There will never be another athlete like former Beverly High great Robbie Robinson.
That can be said with virtual certainly, since Robinson holds a record that will never be broken since the Massachusetts Interscholastic Athletic Association changed the rules stating that high school athletes can only play one sport per season. Back in the 1940s, however, that wasn’t the case, and Robinson did it all, setting a Beverly High record for most varsity letters in his three years there. In the 1945-46 school year alone, he earned five varsity letters in football, golf, basketball, track and baseball.
Robinson, who lived in Ipswich, passed away on Christmas Day after a sudden illness. He was a member of the first class inducted into the Beverly High School Sports Hall of Fame back in 2003.
Two people who knew Robinson well were in that same Hall of Fame Class: ex-BHS football star Sandy Kessaris (Class of 1949) and former football player and highly successful coach, Bill Hamor (Class of 1959).
“Robbie played a few years before me and was one of the greatest athletes Beverly ever had,” said Kessaris, a halfback on the undefeated 1948 Beverly football team who went on to play at Brown University. “He did it all. It’s so hard to believe he played five sports in his senior year.
“He was my idol; besides being a terrific athlete, he was a real nice man. Whenever I’d run into him, he’s ask what I wanted to do and then open up the trunk of his car. He always had a football in there, and he’d throw passes to me. Football was everything to him.
"I always told him he was the best of the best. I can’t believe he’s gone; he called me recently just to say hi.”
Kessaris said that back in the '40s, athletes didn’t usually go to college, but rather had to get a job to help their families. Beverly football coach Charlie Walsh was instrumental in establishing a scholarship for student-athletes; Robinson was the second recipient, and later Kessaris was selected.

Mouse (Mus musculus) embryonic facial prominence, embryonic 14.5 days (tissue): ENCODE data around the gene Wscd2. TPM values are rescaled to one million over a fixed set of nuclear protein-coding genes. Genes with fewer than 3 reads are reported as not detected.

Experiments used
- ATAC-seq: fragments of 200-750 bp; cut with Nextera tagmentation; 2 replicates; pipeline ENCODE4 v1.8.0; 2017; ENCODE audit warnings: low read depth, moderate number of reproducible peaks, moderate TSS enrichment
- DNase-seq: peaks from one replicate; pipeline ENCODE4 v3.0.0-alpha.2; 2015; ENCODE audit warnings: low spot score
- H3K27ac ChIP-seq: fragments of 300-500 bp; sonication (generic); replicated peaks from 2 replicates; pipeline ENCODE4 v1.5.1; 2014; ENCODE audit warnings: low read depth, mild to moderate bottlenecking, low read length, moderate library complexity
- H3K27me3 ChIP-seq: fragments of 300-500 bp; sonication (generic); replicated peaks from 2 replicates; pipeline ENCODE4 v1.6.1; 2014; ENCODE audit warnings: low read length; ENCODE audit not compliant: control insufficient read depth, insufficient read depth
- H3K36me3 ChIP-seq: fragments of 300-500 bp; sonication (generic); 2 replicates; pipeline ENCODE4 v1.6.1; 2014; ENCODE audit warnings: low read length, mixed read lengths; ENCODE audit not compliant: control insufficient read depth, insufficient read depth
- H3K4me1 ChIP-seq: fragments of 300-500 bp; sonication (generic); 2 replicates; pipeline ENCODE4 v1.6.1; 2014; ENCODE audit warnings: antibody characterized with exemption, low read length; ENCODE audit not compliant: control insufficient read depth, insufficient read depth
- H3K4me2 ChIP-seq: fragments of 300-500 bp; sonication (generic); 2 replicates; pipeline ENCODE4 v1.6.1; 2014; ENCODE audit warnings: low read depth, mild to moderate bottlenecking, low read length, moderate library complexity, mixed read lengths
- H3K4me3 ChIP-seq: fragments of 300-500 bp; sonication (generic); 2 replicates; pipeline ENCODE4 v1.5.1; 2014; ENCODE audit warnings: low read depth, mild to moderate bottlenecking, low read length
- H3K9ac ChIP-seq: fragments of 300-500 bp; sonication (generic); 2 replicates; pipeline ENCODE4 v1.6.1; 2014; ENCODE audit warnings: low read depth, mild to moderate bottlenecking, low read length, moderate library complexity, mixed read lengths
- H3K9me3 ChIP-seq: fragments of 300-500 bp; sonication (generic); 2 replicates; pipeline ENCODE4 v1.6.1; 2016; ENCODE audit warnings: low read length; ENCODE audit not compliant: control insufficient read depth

“Back then, very few of us went to college, so that scholarship was very important,” said Kessaris, who now lives in Wenham.
“Robbie was a great punter in college. I remember after our undefeated '48 season we took a train to Florida to see a bowl game. We got on a bus, and it stopped where Robinson was playing with (the University of) Missouri, because Walsh wanted him to meet the team. That was an honor for all of us, even though we were going to a different bowl game.
"I remember Robbie showing me a picture of his Missouri team, and Harry Truman was in the picture. I think he was a senator from Missouri at that time.”
Friends always knew where they could find Robinson at Hurd Stadium: down in the end zone by the refreshment stand. He loved to follow Beverly High and seldom missed a football game.
“Bobby will be missed as an individual, as well as one of the greatest ever to come out of Beverly,” said former Beverly High athletic director LeRoy "Red" Hutt. “As a little kid, I caught some of his passes at Hurd Stadium when he wanted to practice. He came from a wonderful family and was not only a great quarterback but a real leader.”
Robinson was named to the All-North Shore Football Team in 1944 when he was only 15 years old. He received the Beverly Sports Club Scholarship after wrapping up his high school career by completing 10 of 21 passes for 143 yards in his school's Thanksgiving Day game against Salem.
Moving on to Tilton Prep, Robinson then played football at the University of Missouri for two years before transferring to Georgia Tech, receiving full academic and athletic scholarships. There, he played in the Gator Bowl as a sophomore and in the Orange Bowl in 1952 for the undefeated Yellow Jackets.
Robinson also served in the U.S. Air Force as a first lieutenant and later worked for Bostik, as well as running the family business, Robinson’s Homemade Ice Cream in Ipswich. He had most recently been the golf pro at the Candlewood Golf Course in Ipswich for many years.
One of Robinson’s claims to fame was he could do something with a football that amazed people: throwing a football behind his back 45-50 yards. It was a feat he performed on television and also did it at Madison Square Garden.
“I saw him do it 10-12 times,” said Hutt, who knew Robinson for 70 years. “Nobody else could do it.”
“I’d say 50 yards or more, and the throws would be pretty accurate,” Hamor added.
“There’s no question he was one of the greatest athletes to come out of Beverly High (who) went on to have an outstanding college career at the highest level. He used to come over to train at Hurd Stadium and Cooney Field when I was a 7- or 8-year-old kid, and I definitely admired him. I’d catch some of his passes, and he paid attention to me.
“This news is a shock. I saw him at the football games this fall; he was always there on Saturdays and supported Beverly High football through the years when Charlie, Roy (Norden) and I coached. We’ll miss seeing him around the stadium ... but I’m glad we had him for as long as we did.”